Benefit, Bliss, Estée Lauder, Clinique, Dior, Caudalie, Gucci fragrances, Clarins and Revlon could be investigated by Trading Standards concerning a potential EU breach of the cosmetics animal testing marketing ban.
Cosmetics Business talks to those in question about their position on the claims
Nine cosmetics companies could find themselves at the centre of a Trading Standards investigation, following concerns raised by PETA.
Benefit, Bliss, Estée Lauder, Clinique, Dior, Caudalie, Gucci fragrances (on license to Coty), Clarins and Revlon have been singled out by the animal rights organisation, which believes they could all be in breach of EU law by relying on data from animal tests carried out in China on their products.
PETA US research concluded that at least the above nine companies may be breaking UK and EU regulations by selling cosmetics in the UK that rely on safety data taken from animal tests carried out in China.
In China, animal testing for cosmetics is compulsory by law, however, in the UK and EU it is illegal.
For cosmetics to be approved for sale on the Chinese market, they have to achieve registration with the China Food and Drug Administration (CFDA).
PETA Science Policy Advisor Dr Julia Baines told Cosmetics Business: “The products would have been tested on animals in CFDA laboratories and those tests paid for by the cosmetics companies.”
We will ask officers to investigate your claims in the light of the Court of Justice of the European Union judgement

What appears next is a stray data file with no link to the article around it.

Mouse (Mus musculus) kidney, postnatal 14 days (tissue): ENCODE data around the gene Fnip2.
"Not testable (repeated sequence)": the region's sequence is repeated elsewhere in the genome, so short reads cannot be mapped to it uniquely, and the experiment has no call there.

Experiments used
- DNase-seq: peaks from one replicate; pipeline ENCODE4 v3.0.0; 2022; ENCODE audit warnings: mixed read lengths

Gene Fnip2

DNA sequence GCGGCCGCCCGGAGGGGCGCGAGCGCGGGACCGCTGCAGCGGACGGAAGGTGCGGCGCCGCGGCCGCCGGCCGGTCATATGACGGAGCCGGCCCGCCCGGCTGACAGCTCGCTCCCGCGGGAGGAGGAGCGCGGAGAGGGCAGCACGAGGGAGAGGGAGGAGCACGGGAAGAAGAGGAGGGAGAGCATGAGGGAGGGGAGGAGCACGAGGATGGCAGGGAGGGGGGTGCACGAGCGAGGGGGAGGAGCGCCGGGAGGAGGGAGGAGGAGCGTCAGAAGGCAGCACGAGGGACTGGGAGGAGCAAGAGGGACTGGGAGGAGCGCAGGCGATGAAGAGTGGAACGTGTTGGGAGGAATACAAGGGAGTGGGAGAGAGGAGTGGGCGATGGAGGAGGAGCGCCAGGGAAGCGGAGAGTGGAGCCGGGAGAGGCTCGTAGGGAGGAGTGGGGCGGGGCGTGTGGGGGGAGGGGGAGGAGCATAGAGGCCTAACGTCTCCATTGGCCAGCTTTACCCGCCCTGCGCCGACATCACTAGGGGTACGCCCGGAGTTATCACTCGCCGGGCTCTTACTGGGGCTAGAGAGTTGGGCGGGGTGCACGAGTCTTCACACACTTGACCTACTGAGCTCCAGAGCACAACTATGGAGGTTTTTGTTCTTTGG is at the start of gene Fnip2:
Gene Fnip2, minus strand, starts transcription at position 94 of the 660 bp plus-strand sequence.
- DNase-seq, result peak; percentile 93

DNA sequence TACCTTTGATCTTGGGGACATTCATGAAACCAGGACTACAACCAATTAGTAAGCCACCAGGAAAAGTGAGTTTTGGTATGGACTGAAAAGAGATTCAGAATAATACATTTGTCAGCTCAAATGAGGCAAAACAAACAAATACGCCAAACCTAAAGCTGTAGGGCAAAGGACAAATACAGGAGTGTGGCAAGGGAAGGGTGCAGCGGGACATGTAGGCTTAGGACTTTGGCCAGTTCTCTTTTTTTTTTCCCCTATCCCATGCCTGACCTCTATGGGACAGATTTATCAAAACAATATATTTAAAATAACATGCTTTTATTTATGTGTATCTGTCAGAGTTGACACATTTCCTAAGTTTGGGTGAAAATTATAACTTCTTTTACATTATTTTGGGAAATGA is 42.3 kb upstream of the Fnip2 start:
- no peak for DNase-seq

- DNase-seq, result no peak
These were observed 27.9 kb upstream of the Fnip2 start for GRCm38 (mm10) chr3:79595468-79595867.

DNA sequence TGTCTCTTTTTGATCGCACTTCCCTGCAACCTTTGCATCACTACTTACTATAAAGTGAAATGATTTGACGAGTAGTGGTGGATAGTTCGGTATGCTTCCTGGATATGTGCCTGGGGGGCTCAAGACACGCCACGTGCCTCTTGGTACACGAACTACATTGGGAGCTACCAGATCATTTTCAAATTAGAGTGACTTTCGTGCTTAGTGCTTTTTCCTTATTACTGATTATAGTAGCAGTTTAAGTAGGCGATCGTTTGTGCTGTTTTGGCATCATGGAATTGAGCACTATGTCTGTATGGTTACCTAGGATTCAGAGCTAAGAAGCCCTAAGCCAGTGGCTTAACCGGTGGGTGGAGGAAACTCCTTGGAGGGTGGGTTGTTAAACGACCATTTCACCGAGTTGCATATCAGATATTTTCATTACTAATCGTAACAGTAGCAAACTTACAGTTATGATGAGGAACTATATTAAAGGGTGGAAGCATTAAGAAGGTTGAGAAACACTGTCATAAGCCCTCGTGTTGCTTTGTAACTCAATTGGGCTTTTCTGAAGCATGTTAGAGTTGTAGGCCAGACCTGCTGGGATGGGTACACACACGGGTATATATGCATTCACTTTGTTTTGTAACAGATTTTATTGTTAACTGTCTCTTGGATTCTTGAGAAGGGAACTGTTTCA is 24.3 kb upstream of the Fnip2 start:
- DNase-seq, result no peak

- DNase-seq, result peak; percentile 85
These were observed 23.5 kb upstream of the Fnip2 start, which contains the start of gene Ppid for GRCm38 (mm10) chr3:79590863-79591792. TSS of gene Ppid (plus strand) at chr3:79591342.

On 15 March, PETA received a response from MP Margot James, Minister for Small Business, Consumers & Corporate Responsibility.
In her letter, seen by Cosmetics Business, James wrote: “My officials are preparing to disseminate the information that you [PETA] have provided to Trading Standards Officers.”
PETA’s first attempts at raising the issue were put on hold in 2015 pending an ongoing EU judicial review of the marketing ban.
The first letter it sent contained detailed exhibits of the accused companies and specific products that are both sold in the UK and registered on China's CFDA database registration listing.
The review outcome, announced in 2016, closed a loophole. As a result, any cosmetics company that tests on animals in another country such as China, must be able to prove that it does not rely on the data from these tests to ensure products sold in the EU are safe.
In other words, for a company to show that it does not rely on animal tests for EU purposes, it would need to show that its product safety report documents humane non-animal methods such as in vitro tests or computer modelling.
James continued: “We will ask officers to investigate your claims in the light of the Court of Justice of the European Union judgement.
“We will also bring to their attention your allegations concerning potentially misleading publicity statements claiming that the relevant cosmetics have not been tested on animals.”
If a regulatory body demands it for its safety or regulatory assessment, an exception can be made.
PETA confirmed with press that Estée Lauder has admitted to paying for tests in China.
Estée Lauder told Cosmetics Business: “We do not rely on testing done in China to demonstrate safety under the EU cosmetics regulation.”
It also . . .
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